reparations are in top gear for June 15th commissioning of Lamu port as experts offer views on what should be done for quick gains as terrains has changed significantly compared to 2012 when the construction of the project was conceived.
The first set of equipment including low load trailers, extension cargo handlers and trailers to be used at the multibillion-shilling facility arrived in the country last week.
With the construction of the road infrastructure to evacuate cargo from Lamu port to South Sudan and Ethiopia, which were the initial transit market still not complete, experts say that the country must be innovative to maximise the use of the first three berths.
In an opinion piece in Business Daily today, George Wachira, an expert on oil related issues said that it is important for Lamu port growth that the proposed highway between Lamu-Garissa highway is further extended to Isiolo and subsequently to Lokichar town to link with Eldoret/Juba highway which was the original Lapsset highway plan.
Wachira summarises key success drivers for the new Lamu port as livestock export project, which can be a clear ealry winner that should be coordinated jointly with the pastoralist counties of Lamu, Tana River and Garissa.
The former LAPPSET Authority LAPPSET authority Chief Mr Sylvester Kasuku, in a TV interview last year acknowledged that there is a need for a significant change on rolling out the LAPPSET project partly due to delay in developing on shore infrastructure to connect the corridor.
Djibouti, which handles over almost the entire Ethiopian cargo, moved ahead of us by constructing four new ports in the last few years, the most popular one being Dolareh container terminal. It has also constructed one of the biggest free trade zones in Africa.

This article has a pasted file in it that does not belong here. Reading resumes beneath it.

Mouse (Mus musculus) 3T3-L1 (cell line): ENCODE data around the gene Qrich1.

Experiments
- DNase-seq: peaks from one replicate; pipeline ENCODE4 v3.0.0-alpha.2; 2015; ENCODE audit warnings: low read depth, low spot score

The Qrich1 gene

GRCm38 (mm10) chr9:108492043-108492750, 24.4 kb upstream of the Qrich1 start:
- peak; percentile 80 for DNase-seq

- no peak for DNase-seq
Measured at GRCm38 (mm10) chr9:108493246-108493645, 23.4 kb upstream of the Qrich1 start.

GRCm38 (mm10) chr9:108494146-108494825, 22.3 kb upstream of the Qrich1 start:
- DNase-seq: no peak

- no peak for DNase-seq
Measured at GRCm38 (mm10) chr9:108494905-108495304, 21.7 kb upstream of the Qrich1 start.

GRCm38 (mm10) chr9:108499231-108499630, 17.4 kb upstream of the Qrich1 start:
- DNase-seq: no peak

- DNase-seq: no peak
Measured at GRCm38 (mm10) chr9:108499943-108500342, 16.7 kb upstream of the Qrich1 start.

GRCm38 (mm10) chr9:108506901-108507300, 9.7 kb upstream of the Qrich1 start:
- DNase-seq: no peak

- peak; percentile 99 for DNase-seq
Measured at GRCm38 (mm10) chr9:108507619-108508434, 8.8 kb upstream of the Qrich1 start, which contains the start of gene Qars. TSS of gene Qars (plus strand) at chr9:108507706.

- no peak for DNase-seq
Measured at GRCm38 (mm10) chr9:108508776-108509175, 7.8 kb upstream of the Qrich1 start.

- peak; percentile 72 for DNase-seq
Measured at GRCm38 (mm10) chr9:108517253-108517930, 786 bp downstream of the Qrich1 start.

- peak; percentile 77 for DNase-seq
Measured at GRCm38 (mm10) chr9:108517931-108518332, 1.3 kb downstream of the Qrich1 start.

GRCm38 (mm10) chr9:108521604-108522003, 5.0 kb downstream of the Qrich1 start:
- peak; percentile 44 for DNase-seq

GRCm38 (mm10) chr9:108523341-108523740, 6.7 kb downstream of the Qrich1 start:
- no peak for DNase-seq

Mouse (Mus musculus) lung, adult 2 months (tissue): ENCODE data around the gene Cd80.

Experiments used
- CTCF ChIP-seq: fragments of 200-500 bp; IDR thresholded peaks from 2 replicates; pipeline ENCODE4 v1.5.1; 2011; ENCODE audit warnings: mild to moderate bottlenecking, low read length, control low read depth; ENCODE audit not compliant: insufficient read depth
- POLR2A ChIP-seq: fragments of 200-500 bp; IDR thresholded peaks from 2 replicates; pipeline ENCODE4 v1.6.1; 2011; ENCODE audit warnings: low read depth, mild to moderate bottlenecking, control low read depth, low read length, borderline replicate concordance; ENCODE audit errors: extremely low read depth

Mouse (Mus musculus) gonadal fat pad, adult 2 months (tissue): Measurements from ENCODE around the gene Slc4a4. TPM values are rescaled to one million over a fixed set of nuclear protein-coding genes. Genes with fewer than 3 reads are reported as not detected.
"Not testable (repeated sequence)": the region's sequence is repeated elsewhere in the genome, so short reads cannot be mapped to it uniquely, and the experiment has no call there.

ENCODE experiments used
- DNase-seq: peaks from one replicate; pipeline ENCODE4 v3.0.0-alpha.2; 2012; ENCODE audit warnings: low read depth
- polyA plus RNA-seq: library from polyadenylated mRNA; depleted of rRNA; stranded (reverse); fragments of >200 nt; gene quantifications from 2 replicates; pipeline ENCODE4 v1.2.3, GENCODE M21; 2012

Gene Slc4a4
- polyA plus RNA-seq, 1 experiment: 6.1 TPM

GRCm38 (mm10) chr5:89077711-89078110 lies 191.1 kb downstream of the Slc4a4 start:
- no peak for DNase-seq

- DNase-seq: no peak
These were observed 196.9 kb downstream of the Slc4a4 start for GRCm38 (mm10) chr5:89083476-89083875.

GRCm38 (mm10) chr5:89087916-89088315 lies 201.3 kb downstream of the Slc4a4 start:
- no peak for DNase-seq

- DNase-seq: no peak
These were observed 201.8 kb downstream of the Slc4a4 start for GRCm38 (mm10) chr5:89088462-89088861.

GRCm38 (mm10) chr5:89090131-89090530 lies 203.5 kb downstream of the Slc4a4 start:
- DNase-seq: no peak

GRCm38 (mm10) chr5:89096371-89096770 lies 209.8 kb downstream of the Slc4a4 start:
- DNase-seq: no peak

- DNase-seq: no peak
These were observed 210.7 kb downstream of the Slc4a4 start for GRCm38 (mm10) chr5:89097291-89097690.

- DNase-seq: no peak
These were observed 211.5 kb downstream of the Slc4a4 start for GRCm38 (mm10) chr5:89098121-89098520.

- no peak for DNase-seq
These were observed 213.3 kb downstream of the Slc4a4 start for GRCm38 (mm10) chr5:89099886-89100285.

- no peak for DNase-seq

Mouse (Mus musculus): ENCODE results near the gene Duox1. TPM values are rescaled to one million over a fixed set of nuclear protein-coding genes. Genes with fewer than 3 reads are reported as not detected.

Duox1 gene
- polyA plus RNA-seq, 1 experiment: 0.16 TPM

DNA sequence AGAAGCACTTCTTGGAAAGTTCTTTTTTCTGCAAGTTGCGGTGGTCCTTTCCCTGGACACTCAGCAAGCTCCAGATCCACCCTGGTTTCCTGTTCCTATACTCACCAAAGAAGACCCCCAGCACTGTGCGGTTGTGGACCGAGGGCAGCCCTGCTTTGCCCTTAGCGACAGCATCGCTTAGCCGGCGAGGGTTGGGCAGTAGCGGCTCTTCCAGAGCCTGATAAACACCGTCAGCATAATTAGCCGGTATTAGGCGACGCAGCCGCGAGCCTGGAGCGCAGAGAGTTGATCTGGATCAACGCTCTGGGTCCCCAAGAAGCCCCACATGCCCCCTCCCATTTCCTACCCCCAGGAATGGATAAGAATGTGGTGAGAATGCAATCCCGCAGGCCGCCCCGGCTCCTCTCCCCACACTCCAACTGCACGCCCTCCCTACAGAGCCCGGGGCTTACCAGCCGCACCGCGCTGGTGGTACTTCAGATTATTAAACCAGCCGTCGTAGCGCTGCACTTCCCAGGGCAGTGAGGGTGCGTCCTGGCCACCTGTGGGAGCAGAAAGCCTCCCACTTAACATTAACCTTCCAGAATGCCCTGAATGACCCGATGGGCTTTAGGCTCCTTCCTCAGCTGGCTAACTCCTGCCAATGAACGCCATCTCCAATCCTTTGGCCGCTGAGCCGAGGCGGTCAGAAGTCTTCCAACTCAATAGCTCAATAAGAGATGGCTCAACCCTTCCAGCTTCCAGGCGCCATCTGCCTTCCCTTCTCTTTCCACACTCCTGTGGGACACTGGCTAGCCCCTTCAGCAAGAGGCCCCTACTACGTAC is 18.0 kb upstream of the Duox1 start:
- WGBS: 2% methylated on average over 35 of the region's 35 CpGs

Ethiopia has also found other sea routes. Dubai World is constructing Port Berbera in Somaliland- in a new corridor- that will be linked by a road and perhaps a rail. Once ready, this will be the shortest sea route for Ethiopia, an 11 hours’ journey. Ethiopia has also gained a stake in the privately managed Berbera port.
Following Ethiopian peace deal with Eritrea, the country now has access to two other ports it used before the Eritrea broke up from Ethiopia- port Assab and Massawa. Since Eretria gained independence in the early 90s, Ethiopia became a landlocked country, a move that had hampered its ambition to emerge as an economic and political powerhouse.
The government must also fast track the proposed growth areas. LAPPSET Corridor Development Plan has divided the Northern Eastern region into nine (9) growth areas; Lamu Growth area, Garissa-Bura growth area, Wajir growth area, Moyale growth area, Lokichogio growth area, Turkana growth area, Isiolo-Meru Archers Post growth area and the Mwingi growth area.
Each of the growth areas has an identified set of economic activities and investment opportunities that will spur economic growth of the area and the Northern Eastern region. This includes Isiolo-Meru area being a logistics centre along the corridor and a resort city; Moyale, Wajir and Garissa-Bura growth areas mainly for the setup of Export Processing zones for livestock and animal by-products. Directly related to the Port is the potential of Isiolo, Lokichogio and Moyale for the setup of Inland Container Depots, which may increase the transport efficiency, and facilitate cross-border trade with neighboring countries that will be linked firmly by the LAPSSET Corridor namely Southern Sudan and Ethiopia.
The LAPSSET corridor therefore can be visualized as a development corridor concept that can elevate a region to a certain level of development. This concept maximizes on a strategy that identifies areas with inherent growth potential for concentrating investment to stimulate growth. It is expected that public sector resources will be sourced to develop physical and social infrastructure to facilitate investment. To achieve such accelerated integrated development, the government should ensure that enabling business environment that foster investment is provided for.